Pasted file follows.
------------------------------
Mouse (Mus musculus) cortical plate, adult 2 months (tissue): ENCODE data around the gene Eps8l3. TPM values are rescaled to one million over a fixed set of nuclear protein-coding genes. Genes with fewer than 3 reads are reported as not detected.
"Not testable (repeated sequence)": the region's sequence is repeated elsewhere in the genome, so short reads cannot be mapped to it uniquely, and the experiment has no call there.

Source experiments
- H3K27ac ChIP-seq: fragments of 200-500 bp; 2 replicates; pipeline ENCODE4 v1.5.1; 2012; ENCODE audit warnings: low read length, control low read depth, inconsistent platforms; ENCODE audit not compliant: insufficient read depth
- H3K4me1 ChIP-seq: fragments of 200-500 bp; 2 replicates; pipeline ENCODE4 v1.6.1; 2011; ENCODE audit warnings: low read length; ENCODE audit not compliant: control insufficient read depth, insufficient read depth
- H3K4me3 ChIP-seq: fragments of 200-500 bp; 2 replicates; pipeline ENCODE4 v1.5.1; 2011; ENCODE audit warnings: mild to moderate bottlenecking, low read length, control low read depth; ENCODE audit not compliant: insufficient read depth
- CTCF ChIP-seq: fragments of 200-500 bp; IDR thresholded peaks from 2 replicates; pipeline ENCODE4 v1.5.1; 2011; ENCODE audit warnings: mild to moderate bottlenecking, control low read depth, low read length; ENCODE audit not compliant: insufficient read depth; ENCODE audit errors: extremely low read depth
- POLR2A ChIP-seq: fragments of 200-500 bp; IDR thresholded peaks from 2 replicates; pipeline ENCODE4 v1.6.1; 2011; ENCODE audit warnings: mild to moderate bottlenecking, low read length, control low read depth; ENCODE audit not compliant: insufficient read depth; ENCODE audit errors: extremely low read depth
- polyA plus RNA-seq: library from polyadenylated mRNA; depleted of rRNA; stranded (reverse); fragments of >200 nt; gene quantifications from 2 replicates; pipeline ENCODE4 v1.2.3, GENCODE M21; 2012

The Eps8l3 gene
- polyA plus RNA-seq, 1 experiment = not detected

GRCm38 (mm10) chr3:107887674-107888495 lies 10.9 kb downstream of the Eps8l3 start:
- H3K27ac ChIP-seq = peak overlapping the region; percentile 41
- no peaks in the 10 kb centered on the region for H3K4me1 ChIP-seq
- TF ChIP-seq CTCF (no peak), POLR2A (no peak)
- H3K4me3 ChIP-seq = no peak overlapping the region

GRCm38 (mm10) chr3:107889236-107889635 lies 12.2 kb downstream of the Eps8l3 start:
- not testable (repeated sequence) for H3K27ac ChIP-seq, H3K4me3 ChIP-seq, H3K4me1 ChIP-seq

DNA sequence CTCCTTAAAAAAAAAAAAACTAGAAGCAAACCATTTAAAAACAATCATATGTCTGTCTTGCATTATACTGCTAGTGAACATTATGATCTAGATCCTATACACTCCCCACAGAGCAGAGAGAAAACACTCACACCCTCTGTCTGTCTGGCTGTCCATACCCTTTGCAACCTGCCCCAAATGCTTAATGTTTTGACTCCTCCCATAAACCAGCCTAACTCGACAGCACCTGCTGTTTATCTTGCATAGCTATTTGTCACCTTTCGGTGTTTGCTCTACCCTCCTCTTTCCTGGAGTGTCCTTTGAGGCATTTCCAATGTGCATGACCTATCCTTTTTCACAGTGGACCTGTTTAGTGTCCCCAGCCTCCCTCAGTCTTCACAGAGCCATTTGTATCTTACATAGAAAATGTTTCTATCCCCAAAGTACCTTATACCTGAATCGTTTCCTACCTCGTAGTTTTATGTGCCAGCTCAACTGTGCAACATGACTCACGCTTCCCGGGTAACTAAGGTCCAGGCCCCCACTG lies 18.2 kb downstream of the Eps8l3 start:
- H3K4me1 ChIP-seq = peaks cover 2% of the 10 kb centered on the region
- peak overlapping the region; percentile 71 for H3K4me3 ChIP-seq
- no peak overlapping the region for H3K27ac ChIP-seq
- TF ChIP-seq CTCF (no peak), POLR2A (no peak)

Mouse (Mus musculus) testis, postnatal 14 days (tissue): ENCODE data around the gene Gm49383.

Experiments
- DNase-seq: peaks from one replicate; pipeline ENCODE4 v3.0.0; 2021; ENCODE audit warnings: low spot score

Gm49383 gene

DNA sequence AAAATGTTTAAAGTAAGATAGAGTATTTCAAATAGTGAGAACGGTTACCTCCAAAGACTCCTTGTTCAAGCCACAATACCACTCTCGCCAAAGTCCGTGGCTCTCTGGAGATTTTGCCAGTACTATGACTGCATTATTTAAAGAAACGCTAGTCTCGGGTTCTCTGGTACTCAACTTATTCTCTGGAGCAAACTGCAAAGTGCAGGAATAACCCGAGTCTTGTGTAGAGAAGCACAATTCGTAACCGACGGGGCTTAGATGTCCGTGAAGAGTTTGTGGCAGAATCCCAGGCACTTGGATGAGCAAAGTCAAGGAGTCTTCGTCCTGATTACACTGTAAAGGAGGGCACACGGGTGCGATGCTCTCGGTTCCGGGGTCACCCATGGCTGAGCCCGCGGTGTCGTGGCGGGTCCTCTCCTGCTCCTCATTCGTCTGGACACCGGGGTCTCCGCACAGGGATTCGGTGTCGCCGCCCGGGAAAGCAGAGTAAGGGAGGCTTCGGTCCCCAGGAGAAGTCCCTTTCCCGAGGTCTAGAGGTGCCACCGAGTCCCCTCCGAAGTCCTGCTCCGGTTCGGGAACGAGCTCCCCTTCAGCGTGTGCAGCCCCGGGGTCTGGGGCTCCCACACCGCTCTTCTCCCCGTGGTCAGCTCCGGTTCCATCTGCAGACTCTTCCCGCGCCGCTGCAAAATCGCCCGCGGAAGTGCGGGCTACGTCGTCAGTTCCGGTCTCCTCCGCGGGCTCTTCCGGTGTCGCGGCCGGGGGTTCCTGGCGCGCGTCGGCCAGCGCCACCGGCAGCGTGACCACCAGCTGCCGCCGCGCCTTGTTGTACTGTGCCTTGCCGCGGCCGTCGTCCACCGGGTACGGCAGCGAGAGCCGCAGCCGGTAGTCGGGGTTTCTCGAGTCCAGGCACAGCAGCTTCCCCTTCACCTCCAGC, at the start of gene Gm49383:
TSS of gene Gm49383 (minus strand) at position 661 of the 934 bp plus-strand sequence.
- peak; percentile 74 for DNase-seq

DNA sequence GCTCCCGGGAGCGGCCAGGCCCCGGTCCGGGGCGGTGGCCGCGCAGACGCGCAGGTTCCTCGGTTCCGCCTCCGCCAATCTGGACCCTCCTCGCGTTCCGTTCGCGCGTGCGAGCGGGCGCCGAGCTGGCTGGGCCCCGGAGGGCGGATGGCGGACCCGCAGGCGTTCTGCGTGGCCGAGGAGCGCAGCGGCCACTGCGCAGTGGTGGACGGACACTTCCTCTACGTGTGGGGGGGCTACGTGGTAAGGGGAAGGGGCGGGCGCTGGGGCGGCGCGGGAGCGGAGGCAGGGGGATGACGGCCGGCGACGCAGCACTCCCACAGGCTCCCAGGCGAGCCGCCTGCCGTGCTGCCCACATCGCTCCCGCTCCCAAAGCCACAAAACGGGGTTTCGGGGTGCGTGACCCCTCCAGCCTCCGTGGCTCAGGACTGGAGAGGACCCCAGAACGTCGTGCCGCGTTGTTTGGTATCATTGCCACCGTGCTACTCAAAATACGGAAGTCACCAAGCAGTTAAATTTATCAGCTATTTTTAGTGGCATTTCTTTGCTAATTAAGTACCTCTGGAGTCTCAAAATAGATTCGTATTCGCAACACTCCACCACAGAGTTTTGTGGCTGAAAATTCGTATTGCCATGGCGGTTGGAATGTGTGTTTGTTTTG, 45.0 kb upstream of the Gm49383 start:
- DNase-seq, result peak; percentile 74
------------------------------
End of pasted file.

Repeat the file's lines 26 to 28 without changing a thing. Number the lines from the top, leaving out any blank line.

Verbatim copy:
- DNase-seq: peaks from one replicate; pipeline ENCODE4 v3.0.0; 2021; ENCODE audit warnings: low spot score

Gm49383 gene

DNA sequence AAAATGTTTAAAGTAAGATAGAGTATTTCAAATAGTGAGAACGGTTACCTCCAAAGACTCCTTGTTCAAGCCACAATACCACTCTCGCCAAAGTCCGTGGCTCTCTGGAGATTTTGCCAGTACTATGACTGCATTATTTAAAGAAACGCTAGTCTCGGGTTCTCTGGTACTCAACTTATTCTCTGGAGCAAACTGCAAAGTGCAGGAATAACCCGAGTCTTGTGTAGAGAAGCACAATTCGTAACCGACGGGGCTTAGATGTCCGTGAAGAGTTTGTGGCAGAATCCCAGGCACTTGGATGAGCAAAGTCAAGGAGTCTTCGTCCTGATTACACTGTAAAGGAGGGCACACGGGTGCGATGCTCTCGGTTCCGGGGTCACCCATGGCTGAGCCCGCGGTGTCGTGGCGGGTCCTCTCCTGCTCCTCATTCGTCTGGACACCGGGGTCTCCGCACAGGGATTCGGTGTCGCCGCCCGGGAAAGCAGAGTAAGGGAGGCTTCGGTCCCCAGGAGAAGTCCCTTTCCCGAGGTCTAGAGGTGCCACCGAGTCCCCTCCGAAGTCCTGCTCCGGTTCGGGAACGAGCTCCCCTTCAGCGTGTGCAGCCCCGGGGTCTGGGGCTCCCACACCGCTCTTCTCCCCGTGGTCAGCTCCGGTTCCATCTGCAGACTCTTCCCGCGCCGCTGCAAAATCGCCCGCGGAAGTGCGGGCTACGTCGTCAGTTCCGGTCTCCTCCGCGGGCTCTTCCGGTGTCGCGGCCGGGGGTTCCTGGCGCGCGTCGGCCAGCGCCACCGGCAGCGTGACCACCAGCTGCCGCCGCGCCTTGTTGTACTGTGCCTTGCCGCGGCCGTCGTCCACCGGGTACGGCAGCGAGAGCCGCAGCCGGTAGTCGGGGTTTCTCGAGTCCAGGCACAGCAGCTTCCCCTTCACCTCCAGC, at the start of gene Gm49383: